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|November 24, 1997||
Buddhist monks take Hindu sages out for tea
For the delegates and local people who had gathered at the newly-built Balaji mandir in Modipuram, Meerut, it was an amusing sight to witness a cultural exchange where a group of Hindu sanyasins were guests at a Japanese tea ceremony.
The 30-minute function, organised as part of the third International Conference on the Great Religions of Asia, saw saffron-clad swamis, squatting along with Buddhist and Shinto monks, drinking green tea in porcelain bowls offered by half-a-dozen petite kimono-clad Japanese girls.
The ceremony, held in a small open pandal inside the temple precincts, was funded by the Modi foundation which organised it in collaboration with the World Buddhist Foundation. It began an hour before the inauguration of the mandir on Saturday morning.
Against the backdrop of traditional Japanese music, the tea was prepared by an aged lady sitting in the centre of the pandal. She was supplied with mugs of hot water in which she put sugar and maccha -- the green tea -- kept ready in a packet kept near her. The tea, prepared by mixing the three with a wooden ladle resembling a shuttlecock, was handed over to the girls who served it to the guests along with okashi, the dessert.
For the small crowd which assembled in front of the pandal, it was interesting to see the girls ceremoniously revolving the bowl thrice with the right hand before offering it to the guests.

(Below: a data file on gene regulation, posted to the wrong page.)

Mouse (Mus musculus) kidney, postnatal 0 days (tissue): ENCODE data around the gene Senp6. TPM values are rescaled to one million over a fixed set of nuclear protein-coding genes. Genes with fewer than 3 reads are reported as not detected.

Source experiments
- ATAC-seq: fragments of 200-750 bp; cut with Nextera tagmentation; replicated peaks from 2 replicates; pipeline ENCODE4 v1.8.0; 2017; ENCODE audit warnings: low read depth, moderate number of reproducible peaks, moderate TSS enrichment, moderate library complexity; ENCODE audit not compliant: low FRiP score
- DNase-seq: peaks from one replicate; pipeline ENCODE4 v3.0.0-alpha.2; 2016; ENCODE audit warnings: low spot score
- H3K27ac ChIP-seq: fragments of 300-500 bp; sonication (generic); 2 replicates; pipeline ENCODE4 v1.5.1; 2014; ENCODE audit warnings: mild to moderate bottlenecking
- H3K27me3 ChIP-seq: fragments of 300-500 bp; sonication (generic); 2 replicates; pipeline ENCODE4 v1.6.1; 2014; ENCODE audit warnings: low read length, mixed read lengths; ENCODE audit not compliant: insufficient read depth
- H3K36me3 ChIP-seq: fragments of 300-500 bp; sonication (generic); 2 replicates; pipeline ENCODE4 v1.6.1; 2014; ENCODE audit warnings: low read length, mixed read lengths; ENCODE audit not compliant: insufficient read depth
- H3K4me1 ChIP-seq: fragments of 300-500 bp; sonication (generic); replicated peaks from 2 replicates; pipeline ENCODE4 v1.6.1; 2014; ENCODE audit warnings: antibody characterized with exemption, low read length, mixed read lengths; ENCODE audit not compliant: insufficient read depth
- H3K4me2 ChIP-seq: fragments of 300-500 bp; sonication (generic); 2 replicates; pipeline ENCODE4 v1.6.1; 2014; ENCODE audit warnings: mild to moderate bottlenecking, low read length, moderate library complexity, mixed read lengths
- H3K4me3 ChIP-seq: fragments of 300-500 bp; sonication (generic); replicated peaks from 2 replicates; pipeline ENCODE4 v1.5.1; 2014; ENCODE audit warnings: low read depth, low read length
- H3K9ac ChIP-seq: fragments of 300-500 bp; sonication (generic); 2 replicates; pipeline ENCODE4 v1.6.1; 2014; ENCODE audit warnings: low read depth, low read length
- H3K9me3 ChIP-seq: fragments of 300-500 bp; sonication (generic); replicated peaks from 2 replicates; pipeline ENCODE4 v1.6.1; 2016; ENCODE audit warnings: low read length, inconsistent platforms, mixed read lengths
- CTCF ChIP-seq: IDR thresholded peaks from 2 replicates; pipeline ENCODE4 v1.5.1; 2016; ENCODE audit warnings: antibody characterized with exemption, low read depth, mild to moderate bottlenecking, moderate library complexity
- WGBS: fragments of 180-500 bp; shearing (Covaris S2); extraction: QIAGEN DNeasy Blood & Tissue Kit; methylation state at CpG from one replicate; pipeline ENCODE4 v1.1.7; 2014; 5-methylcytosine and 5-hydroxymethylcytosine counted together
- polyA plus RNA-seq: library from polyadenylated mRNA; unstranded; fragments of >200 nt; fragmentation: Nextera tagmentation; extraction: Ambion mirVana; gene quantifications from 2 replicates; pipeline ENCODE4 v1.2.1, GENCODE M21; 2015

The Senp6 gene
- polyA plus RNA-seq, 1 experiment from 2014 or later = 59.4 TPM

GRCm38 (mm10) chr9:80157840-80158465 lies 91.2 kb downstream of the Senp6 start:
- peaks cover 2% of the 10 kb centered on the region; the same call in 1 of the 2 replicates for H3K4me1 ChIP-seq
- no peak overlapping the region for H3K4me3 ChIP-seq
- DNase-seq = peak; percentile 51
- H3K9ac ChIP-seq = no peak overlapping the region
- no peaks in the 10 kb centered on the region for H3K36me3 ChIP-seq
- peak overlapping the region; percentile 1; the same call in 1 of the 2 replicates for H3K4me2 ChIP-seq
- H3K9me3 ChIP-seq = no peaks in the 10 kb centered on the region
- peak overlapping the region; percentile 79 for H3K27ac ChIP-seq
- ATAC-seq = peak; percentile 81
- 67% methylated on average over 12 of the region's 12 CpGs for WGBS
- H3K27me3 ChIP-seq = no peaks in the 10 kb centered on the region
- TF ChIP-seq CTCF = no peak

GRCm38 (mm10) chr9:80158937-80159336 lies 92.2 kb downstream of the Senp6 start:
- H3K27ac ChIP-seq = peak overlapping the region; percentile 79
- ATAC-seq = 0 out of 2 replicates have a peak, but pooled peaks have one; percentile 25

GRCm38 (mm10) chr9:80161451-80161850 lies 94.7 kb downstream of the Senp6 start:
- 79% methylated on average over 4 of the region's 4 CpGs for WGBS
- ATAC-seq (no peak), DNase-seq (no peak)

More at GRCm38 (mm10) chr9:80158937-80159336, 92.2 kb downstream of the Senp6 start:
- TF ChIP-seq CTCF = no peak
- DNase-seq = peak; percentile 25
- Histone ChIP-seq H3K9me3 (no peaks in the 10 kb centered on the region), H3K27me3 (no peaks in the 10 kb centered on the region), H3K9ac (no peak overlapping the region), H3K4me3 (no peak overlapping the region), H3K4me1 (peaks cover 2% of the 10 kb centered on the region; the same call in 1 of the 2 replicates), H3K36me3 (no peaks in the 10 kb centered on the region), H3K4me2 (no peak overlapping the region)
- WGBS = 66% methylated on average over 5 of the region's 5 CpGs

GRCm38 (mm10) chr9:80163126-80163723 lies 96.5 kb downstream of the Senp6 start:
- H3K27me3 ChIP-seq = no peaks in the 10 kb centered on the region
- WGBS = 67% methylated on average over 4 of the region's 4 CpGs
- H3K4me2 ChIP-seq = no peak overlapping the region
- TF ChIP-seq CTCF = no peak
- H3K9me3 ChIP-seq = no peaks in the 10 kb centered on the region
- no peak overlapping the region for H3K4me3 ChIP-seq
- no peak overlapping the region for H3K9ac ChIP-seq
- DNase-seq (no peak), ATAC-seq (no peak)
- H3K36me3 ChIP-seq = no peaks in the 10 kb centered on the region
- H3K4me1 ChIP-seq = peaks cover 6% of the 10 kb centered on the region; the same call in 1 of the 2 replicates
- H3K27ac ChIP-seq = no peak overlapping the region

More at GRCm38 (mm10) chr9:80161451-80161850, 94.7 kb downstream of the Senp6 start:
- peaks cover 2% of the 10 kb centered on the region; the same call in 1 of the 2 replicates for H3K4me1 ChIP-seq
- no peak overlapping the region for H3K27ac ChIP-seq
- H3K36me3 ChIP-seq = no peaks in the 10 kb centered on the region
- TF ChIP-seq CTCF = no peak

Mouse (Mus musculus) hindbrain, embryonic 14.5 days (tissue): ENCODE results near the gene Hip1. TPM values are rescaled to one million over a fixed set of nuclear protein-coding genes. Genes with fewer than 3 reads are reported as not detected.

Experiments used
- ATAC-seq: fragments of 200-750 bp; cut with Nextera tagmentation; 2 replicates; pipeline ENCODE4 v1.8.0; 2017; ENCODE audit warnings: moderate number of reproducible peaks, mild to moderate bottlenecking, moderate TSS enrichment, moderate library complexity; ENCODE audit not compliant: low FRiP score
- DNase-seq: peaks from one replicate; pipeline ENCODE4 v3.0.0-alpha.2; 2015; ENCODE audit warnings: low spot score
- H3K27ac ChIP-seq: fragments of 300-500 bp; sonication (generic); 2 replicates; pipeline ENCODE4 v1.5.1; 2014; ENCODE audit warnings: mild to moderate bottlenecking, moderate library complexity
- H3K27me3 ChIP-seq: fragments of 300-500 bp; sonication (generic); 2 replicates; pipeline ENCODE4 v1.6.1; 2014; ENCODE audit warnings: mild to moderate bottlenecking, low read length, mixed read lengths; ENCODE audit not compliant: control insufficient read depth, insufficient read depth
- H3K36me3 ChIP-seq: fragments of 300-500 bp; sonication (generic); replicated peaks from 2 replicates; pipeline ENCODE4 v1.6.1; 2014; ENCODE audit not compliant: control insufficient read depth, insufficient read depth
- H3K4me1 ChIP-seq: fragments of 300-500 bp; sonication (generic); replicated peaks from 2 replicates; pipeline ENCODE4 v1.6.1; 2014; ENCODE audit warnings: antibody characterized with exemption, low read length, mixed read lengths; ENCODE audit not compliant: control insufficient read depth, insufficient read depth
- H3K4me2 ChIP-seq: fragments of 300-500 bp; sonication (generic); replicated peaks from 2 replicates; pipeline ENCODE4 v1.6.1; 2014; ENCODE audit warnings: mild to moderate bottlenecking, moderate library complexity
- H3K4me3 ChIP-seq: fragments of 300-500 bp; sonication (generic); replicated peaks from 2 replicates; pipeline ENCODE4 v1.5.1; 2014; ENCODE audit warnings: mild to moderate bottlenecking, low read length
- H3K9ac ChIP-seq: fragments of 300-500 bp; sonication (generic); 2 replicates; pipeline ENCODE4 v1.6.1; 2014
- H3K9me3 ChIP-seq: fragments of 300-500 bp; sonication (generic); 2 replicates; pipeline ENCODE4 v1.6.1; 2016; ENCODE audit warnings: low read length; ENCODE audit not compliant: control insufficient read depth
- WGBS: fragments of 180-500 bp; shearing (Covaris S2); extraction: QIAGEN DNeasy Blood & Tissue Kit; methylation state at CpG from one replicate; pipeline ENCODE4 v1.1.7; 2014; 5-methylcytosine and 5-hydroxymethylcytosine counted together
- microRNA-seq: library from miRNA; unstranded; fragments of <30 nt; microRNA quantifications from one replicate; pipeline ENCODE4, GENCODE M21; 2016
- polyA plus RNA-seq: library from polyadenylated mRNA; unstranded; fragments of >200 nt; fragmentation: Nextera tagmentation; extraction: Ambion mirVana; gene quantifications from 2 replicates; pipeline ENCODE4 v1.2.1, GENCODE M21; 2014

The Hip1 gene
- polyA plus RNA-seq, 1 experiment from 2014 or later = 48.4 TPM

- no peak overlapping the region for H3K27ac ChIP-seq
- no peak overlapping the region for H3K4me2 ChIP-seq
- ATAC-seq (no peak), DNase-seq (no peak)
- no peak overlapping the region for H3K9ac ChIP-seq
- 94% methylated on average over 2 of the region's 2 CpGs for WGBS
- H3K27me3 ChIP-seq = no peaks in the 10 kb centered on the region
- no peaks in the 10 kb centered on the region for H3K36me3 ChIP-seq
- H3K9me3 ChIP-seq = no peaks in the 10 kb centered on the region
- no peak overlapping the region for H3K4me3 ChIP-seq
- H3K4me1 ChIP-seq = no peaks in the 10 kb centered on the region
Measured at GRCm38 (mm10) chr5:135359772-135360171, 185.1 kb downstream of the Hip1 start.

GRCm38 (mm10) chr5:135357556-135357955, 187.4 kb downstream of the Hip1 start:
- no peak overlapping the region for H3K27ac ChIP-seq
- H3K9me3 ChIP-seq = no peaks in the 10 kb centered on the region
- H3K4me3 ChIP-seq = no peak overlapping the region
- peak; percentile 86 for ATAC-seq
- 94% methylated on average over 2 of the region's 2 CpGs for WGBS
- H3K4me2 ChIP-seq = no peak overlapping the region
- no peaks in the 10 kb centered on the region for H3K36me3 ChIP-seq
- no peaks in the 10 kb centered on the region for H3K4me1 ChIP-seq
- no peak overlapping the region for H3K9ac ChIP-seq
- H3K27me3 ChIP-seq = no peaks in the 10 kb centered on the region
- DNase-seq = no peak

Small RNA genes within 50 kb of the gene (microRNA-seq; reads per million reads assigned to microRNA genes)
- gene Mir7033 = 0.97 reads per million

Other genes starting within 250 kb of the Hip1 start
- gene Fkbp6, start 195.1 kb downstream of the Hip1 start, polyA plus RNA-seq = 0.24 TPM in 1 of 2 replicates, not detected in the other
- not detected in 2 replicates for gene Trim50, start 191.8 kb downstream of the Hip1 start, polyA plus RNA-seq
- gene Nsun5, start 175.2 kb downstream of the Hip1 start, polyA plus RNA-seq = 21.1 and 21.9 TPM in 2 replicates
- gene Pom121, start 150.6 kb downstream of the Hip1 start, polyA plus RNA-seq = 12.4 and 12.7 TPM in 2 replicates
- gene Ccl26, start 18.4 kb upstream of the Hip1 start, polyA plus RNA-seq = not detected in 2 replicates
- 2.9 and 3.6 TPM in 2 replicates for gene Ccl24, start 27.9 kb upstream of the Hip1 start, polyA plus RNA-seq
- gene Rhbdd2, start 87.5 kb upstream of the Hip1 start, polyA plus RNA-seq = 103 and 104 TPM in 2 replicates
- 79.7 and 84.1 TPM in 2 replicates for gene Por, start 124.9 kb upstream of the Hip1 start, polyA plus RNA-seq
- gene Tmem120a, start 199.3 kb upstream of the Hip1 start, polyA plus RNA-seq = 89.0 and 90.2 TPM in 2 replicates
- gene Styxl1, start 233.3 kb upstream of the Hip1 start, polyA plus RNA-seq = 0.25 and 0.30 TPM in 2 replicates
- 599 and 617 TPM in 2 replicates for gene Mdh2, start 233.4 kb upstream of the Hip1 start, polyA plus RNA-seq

The way the Hindu sanyasins held the bowl while drinking the tea, however, was not quite identical to the manner in which the Buddhist and Shinto monks did. While the Japanese religious leaders, squatting on their heels, drank it holding the bowl with elbows raised, the Indian sages sat cross-legged.
The sankaracharya of Kanchi Kamakoti, Swami Jayendra Saraswathi, politely refused the tea. ''Iska hara rang kuch ajeeb lag raha he (I find the green colour a little bizarre)," he said.
Asked if the ceremony was in any way different when it was performed on the Indian soil, Thinley Gyari, a delegate said, ''We have the metallic pot kept above fire unlike hot water being stored in flasks as was seen here. Also, the chasu, the bamboo-made ladle used to pour water from the pot to the bowl, was missing here.''
Asked if it was not live music that was usually played at such ceremonies, the delegate said, ''Earlier we had it live. But now it is mostly recorded ones.''
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